Luckens also likes reading, especially books on Texas history. He says, “You get a feel for the culture.”

Friday.

Galleria hearing tonight . . . The Village of Bee Cave is holding a special meeting at 7pm tonight to hear opinions from the public on the proposed Hill Country Galleria. On Tuesday night at 7pm, Village aldermen are expected to make a final decision at a joint meeting with the Zoning and Planning Commission. For more information on the proposal, try this website: http://www.hillcountrygalleria.com/proposeagree.html . For the opponents’ point of view, visit http://www.nohillcountrygalleria.com/ . . . Villas on Town Lake owners upset . . . City staff has proposed that the Council approve a $1.8 million contract for additional design and construction work on the Mexican American Cultural Center on Town Lake. The first $315,000 of that is up for approval at this week’s Council meeting. But next door neighbors at the Villas on Town Lake are worried about their safety. They say the planned parking garage for the MACC will be built on the current fire lane to their building. If the garage is built, says condo owner Janet Gilles, city staff expects fire vehicles to enter through adjoining vacant private property. But that property won’t be vacant forever, counters Gilles . . . Design guidelines up at HLC tonight . . . The Downtown Design Guidelines, which have not met with universal enthusiasm, are up for discussion at the Historic Landmark Commission tonight. The group has an entirely different perspective on a number of matters, but it’s anyone’s guess how they will feel about the guidelines . . . RECA says still studying . . . Last week In Fact Daily mentioned that the Real Estate Council of Austin was opposed to the city’s proposed changes to downtown traffic patterns, but it’s not that simple. RECA Executive Director Janice Cartwright says the group does support some of the guidelines, namely providing dual left turn lanes from Lamar to Barton Springs, construction of a right turn bay from Lamar to Sandra Muraida Way, and making turn lanes on the S. First Street-Drake Bridge reversible. However, RECA opposes some of the more controversial plans, including conversion of numerous downtown streets from one-way to two-way and restricting left turns from Congress onto the numbered streets. She says they would support a 6-month trial only if the turns were prohibited during peak hours and if all bus routes were taken off Congress. The chances of the latter happening are quite slim, however . . . Speaking of bus routes . . . Council Member Danny Thomas will be attending his first meeting as a member of the board of directors of Capital Metro today. He will be taking a spot previously held by Beverly Griffith . The board agenda has a lot of blanks—for example the name of the party buying advertising from Cap Metro for a two-year time period. The amount of the contract is also blank . . . City Council work session . . . On Wednesday morning the Council will meet to hear a staff report on negotiations with Stratus Properties on their proposals for Circle C. In addition, Council Member Will Wynn has asked for ideas on starting a clean energy initiative in the city. The Council will also hear about legal changes needed to allow for repairs to the city’s aging water and wastewater lines. Thursday’s Council agenda is so long it should probably be called the Thursday-Friday agenda . . . Looking ahead . . . In Fact Daily will be on vacation July 1-5. That’s next week.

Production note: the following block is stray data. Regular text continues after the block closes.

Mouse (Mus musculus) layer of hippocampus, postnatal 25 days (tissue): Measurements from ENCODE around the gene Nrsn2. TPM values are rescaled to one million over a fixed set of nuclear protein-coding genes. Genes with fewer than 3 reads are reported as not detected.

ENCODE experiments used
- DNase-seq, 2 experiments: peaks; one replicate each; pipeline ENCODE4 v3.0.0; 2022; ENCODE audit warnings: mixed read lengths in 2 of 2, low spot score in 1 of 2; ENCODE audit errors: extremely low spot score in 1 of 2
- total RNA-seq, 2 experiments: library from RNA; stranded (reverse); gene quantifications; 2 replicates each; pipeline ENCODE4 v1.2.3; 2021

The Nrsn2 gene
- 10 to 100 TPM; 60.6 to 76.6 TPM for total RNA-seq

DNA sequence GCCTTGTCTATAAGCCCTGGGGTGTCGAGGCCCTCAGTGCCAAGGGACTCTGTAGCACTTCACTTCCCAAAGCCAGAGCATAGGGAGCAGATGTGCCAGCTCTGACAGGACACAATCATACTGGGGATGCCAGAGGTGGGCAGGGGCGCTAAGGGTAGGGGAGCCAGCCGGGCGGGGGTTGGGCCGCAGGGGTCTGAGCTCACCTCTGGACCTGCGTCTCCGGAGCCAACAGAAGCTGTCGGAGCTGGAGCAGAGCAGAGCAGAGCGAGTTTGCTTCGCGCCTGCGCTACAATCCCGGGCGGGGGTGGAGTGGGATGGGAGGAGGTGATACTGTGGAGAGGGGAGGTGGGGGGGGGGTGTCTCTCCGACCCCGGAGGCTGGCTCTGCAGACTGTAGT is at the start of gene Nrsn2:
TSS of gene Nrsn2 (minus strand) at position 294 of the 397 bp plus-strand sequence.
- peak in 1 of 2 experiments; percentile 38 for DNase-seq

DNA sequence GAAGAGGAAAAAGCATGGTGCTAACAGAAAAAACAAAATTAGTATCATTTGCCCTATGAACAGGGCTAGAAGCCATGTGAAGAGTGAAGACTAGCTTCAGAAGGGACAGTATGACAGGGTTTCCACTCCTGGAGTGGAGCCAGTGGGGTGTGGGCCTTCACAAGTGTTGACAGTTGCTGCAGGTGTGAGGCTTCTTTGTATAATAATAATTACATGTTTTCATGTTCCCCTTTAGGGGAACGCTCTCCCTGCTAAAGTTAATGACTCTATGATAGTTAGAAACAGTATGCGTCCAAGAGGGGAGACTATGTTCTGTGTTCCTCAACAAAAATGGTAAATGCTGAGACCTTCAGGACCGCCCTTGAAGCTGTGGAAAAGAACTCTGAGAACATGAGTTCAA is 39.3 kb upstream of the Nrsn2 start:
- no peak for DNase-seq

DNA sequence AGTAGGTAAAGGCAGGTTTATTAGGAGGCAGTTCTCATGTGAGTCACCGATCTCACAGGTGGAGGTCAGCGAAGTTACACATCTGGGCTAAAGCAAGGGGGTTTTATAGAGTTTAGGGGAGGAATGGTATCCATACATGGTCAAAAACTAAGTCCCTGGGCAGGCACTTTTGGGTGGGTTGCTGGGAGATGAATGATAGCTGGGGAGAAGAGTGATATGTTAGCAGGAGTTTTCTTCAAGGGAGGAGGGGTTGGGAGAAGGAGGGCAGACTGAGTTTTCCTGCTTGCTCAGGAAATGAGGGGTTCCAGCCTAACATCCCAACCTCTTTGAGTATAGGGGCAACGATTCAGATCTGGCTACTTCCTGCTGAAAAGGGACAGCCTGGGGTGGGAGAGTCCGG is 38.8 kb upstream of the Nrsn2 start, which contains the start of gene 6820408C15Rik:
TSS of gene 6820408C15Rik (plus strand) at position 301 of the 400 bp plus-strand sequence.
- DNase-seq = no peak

© 2002 In Fact News, Inc. All rights reserved.